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Aug 25, 1998

Mayor says “no” to infrastructure handover

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He may be in the middle of the biggest race in his political career, but until the results are announced on Thursday night, Jose Coye is still the Mayor of Belize City. And on the eve of the election, the council is headed for another showdown with Central Government. In a letter dated August seventeenth which the Council received on Monday, Permanent Secretary in the Ministry of Works, Gerald Henry, informed Mayor Coye that government was handing over the completed municipal Infrastructure Project to the City. But the mailman was barely out the door at City Hall when the Mayor said not so fast. Citing, among other things, that the decision to hand over the project is a whole year behind schedule, he said that there are a number of problems still to be straightened out before the Council even considers taking over the project. Mayor Coye says there are just too many risks involved for the City to even consider accepting responsibility for the Infrastructure Project at this time.

Jose Coye, Mayor, Belize City

“For us to make the mistake of taking the civil works as they are, it will be extremely difficult for the council to correct those things. Those are needed to be corrected under the contract. The legal ramifications stems also from the question of liabilities, because of damages could be lost to people which are happening already. Many of the manholes are breaking up and of course, too, some of the legal ramifications come from the equipments that were to be made for the maintenance, are not in place.

For some time now we have been informing the government of our dissatisfaction with some of the civil works. We have many of the covered drains which are used as sidewalks breaking up. We have ponding continue to take place on streets which should have already had some low flow channels. We are not satisfied with the traffic designs and some of the placements and the pedestrian crossings, which comes out of engineering studies that were not being complied with. And there are other factors in there and all we are asking them to do is please let us go out and have an on-the-ground inspection of these things and that we point out to them what we see as the differences.”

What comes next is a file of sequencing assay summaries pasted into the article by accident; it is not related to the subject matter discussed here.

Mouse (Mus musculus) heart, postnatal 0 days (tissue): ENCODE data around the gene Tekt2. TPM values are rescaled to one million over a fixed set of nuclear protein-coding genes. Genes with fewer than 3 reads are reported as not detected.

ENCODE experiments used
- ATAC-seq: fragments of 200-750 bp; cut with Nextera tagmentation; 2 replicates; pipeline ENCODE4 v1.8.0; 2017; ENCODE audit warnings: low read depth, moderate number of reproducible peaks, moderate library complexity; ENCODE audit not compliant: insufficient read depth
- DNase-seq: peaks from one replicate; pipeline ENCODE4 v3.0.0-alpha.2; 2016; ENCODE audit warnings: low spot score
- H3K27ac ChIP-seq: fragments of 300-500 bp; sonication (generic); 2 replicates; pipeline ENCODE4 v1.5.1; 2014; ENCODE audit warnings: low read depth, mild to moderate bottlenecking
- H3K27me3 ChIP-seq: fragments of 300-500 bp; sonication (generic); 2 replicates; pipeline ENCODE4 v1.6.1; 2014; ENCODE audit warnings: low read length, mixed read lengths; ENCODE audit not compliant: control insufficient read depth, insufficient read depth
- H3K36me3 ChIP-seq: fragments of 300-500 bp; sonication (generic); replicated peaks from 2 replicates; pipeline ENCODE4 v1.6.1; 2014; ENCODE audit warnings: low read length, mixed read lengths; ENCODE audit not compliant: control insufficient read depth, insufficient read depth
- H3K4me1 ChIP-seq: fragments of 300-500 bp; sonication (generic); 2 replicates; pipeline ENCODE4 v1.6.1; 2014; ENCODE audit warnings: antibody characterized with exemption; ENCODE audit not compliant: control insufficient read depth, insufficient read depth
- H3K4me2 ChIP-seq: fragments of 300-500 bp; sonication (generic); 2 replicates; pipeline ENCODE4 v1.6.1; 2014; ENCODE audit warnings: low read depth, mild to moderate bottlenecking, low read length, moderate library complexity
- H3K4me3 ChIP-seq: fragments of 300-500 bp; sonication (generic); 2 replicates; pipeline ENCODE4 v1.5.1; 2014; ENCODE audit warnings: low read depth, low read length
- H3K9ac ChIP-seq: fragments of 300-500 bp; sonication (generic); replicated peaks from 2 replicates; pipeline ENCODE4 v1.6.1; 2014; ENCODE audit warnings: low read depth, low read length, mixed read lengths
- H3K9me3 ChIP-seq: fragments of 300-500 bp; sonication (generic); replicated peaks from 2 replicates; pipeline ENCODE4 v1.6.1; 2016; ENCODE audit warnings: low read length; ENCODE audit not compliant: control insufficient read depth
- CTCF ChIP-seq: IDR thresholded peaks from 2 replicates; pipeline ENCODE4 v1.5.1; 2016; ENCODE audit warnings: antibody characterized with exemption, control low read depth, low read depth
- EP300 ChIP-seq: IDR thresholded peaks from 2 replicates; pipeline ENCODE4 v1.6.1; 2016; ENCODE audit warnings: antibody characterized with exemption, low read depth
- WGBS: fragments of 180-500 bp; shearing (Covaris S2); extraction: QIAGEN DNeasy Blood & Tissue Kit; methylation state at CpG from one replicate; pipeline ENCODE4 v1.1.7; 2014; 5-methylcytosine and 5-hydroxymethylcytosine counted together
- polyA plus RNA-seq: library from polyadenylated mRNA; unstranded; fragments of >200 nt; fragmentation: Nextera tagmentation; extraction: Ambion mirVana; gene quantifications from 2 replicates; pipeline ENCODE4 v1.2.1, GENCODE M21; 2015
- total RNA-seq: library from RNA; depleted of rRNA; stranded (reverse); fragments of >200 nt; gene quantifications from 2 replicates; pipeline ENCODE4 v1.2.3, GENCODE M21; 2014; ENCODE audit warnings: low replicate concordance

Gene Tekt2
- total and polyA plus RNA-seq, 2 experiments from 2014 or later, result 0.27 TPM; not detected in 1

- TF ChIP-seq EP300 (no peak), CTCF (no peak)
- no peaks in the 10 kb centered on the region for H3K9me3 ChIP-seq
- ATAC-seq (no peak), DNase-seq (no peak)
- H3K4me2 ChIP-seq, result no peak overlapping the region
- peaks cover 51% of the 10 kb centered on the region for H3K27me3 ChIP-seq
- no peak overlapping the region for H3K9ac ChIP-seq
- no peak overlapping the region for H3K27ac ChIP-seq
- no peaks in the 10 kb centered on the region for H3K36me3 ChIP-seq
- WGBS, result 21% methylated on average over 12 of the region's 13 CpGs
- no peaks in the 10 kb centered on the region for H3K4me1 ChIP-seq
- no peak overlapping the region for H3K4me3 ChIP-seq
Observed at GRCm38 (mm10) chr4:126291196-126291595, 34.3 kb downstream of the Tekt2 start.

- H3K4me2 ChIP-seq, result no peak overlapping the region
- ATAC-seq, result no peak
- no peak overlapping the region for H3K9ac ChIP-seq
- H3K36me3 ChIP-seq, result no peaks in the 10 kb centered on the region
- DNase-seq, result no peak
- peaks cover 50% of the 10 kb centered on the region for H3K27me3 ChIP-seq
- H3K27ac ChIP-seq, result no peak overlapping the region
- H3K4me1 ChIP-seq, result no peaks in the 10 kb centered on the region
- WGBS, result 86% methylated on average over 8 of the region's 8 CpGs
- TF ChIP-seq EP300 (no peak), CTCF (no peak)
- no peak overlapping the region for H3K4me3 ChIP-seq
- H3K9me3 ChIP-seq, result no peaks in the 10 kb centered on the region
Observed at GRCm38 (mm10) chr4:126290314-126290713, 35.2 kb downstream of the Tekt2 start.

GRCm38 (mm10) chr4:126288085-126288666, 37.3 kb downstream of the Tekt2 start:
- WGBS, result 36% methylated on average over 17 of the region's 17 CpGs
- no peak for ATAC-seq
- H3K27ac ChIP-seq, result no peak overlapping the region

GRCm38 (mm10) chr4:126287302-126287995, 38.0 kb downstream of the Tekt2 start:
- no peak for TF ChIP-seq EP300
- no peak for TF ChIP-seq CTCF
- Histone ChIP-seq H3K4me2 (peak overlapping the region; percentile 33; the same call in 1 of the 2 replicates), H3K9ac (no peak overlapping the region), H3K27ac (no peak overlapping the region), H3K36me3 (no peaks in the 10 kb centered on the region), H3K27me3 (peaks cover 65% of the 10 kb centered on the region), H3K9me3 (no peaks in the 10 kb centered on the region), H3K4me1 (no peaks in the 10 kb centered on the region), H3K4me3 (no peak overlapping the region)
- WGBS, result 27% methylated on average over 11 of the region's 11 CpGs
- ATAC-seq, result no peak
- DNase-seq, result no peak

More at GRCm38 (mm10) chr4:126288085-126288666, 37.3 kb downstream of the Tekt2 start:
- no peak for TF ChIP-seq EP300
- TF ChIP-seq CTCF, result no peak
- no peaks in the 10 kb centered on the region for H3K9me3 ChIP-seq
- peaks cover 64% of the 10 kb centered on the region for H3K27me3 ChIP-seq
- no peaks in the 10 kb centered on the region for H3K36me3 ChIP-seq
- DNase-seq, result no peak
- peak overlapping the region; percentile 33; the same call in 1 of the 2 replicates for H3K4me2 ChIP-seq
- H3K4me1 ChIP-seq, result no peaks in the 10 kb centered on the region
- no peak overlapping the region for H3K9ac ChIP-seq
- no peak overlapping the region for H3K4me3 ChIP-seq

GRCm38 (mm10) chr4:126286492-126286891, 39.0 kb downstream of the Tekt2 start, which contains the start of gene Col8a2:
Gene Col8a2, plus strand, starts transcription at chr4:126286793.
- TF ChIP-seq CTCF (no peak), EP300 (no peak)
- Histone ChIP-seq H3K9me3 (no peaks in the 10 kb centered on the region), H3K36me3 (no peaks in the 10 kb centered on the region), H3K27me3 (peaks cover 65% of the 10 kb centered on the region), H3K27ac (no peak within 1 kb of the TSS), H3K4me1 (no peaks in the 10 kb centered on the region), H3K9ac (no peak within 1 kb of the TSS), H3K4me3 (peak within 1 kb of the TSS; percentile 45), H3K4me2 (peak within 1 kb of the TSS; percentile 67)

P.J.

“Mr. Mayor, five years you’ve been in a power struggle with Central Government to oversee the city’s affairs, I would have thought that after five years, you people would have been able to set aside your differences and gotten on with the work of governing Belize City.”

Jose Coye

“Well I would have thought there would be no difference of this magnitude and I think the difference is spent, Patrick. I believe this is a time when the people must begin to become very conscious and aware of politicians who seem to have no tolerance for political pluralism. When we can continue to be having such kind of differences, irreconcilable differences simply because we supposed to be of different political parties, I mean that is a lack of maturity.”

For his part Permanent Secretary Gerald Henry told News Five that the mayor’s actions are premature and he would have preferred to have Coye respond to him, rather than the media. Henry says the ministry and city have met regularly and their problems can be solved through simple discussions. One point he did make, however, is that the provision of maintenance equipment for the city is not the responsibility of the Ministry of Works as it falls under the institutional strengthening section of the Infrastructure Project, which comes under the portfolio of the Ministry of Local Government.

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